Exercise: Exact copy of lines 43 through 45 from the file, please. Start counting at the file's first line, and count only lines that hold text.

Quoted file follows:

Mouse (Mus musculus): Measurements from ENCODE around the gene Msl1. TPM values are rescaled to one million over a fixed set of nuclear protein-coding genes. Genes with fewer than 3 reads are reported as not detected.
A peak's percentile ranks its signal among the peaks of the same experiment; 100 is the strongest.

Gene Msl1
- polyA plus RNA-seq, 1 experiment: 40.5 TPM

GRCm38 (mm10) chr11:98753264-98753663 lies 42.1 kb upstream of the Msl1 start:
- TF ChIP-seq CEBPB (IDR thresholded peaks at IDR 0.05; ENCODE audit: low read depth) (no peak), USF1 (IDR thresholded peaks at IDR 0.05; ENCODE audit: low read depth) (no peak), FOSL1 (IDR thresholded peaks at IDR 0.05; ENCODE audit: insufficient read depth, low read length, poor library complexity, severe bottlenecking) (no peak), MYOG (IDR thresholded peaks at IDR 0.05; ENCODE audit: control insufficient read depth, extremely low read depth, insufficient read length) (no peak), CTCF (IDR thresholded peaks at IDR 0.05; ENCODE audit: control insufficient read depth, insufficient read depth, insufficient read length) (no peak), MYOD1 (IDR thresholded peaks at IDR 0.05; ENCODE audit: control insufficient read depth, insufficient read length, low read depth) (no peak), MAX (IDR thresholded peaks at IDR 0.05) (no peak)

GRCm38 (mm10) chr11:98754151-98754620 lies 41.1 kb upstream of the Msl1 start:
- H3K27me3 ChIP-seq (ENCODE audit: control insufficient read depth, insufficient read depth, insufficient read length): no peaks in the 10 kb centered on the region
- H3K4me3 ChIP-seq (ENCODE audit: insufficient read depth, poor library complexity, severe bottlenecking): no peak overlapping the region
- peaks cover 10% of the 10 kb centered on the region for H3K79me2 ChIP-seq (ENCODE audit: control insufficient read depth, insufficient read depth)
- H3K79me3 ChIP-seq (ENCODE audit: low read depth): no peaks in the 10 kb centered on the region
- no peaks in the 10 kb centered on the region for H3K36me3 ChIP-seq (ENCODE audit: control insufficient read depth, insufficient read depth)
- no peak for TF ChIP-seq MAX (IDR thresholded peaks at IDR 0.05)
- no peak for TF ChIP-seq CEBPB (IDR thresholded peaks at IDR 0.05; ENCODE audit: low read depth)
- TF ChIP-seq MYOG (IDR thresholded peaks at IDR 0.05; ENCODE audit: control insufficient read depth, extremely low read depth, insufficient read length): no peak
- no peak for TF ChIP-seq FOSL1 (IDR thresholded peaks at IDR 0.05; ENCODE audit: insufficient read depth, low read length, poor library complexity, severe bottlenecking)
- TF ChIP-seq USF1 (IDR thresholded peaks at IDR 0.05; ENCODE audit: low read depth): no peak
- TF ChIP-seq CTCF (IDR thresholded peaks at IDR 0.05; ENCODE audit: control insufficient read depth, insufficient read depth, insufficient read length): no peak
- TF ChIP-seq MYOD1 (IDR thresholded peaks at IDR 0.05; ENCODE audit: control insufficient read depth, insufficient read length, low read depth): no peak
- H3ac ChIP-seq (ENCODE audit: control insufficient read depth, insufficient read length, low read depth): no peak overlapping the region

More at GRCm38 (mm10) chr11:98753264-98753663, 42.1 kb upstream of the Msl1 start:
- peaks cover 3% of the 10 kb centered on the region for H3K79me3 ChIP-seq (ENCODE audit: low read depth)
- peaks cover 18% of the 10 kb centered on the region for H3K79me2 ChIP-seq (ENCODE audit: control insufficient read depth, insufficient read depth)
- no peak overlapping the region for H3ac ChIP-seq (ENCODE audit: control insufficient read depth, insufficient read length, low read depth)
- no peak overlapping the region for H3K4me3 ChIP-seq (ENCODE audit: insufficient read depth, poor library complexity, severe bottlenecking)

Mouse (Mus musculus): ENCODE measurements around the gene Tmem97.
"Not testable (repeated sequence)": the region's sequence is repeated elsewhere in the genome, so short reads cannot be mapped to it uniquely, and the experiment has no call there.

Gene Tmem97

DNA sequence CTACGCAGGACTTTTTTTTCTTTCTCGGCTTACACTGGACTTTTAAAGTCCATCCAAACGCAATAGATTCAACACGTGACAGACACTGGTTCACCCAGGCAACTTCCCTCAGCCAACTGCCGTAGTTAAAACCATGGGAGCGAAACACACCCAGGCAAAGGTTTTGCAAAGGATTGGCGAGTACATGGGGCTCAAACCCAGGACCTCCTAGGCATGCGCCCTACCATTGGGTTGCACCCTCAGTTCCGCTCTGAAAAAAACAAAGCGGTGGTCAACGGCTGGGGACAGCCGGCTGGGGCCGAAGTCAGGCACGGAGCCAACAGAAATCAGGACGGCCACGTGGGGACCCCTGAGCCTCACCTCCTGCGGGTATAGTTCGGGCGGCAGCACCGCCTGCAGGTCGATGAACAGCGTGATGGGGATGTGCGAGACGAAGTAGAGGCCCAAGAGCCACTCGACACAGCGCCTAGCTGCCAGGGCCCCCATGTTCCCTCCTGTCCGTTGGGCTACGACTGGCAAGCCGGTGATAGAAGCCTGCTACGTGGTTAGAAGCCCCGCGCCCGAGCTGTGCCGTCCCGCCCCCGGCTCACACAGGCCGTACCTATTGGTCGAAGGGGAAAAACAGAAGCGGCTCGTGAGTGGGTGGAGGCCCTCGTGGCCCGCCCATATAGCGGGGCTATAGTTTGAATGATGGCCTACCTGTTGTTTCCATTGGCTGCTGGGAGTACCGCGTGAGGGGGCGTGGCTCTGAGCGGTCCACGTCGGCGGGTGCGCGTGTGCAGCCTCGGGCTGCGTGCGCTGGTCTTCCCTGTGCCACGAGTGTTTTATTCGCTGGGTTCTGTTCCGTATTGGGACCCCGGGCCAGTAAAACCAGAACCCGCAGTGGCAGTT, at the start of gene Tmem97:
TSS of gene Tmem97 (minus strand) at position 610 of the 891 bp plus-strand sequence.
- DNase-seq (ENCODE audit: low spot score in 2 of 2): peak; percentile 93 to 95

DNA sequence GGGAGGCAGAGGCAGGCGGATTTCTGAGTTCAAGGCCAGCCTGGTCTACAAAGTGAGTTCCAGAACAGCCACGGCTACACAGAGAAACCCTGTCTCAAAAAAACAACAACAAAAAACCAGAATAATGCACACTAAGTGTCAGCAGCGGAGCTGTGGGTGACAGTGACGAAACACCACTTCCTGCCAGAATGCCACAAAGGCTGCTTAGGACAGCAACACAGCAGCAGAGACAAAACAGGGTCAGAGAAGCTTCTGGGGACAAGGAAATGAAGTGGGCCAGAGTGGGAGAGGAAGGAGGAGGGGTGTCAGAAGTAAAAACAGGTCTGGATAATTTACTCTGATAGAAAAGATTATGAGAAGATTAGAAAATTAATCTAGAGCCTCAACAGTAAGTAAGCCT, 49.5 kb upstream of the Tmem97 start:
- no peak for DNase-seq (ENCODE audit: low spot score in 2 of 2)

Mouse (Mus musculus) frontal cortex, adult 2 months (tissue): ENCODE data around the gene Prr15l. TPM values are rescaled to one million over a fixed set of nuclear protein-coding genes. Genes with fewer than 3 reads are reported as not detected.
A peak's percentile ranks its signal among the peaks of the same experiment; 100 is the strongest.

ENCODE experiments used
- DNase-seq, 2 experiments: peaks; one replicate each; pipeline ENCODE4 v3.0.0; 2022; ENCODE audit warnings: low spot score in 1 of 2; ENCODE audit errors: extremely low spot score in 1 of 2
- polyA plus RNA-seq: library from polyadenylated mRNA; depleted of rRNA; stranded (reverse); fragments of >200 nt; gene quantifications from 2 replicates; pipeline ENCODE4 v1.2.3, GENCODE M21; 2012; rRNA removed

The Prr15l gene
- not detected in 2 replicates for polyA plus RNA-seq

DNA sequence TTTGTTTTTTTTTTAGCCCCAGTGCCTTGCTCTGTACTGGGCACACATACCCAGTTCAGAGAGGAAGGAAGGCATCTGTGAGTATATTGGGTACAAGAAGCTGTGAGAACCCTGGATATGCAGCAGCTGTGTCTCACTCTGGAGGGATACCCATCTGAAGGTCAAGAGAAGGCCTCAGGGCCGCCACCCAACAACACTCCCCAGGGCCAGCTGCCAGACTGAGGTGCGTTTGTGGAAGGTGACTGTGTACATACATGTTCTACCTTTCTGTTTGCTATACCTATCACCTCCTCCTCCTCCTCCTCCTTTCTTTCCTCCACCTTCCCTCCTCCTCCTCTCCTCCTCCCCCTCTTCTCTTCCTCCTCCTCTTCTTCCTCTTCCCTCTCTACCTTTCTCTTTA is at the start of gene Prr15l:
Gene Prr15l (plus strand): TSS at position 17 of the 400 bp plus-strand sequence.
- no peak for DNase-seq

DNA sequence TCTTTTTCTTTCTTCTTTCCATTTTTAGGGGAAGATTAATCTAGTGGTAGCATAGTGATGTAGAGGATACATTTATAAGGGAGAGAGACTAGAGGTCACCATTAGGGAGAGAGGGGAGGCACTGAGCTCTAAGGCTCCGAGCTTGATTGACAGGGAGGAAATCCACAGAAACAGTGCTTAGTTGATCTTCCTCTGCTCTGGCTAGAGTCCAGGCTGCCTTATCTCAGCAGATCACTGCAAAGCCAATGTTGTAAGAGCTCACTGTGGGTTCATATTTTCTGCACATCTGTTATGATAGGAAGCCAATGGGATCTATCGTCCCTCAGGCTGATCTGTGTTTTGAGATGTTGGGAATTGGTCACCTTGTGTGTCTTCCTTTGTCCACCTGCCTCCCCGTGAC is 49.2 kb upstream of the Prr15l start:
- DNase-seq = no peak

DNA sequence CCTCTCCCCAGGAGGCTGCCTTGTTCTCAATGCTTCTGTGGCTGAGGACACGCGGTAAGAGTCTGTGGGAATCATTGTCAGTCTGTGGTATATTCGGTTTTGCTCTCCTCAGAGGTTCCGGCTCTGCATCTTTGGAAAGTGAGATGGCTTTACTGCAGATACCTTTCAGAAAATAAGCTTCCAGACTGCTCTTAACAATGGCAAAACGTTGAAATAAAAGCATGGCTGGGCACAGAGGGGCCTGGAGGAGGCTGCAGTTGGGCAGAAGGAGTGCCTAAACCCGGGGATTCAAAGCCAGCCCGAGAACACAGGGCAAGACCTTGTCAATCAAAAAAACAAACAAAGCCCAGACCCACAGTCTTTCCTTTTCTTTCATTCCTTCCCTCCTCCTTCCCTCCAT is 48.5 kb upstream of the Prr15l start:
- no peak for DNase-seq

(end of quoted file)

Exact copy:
- no peak for DNase-seq

DNA sequence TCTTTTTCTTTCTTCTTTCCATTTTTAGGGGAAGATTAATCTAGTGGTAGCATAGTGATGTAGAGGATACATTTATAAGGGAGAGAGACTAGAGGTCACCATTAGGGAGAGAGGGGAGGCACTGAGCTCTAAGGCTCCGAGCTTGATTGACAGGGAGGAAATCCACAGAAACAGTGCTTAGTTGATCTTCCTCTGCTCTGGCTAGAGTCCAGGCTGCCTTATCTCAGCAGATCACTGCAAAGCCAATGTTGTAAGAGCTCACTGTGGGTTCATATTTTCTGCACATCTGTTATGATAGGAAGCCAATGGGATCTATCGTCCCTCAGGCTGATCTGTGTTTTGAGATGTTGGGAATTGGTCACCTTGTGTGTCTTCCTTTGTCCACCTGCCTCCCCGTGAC is 49.2 kb upstream of the Prr15l start:
- DNase-seq = no peak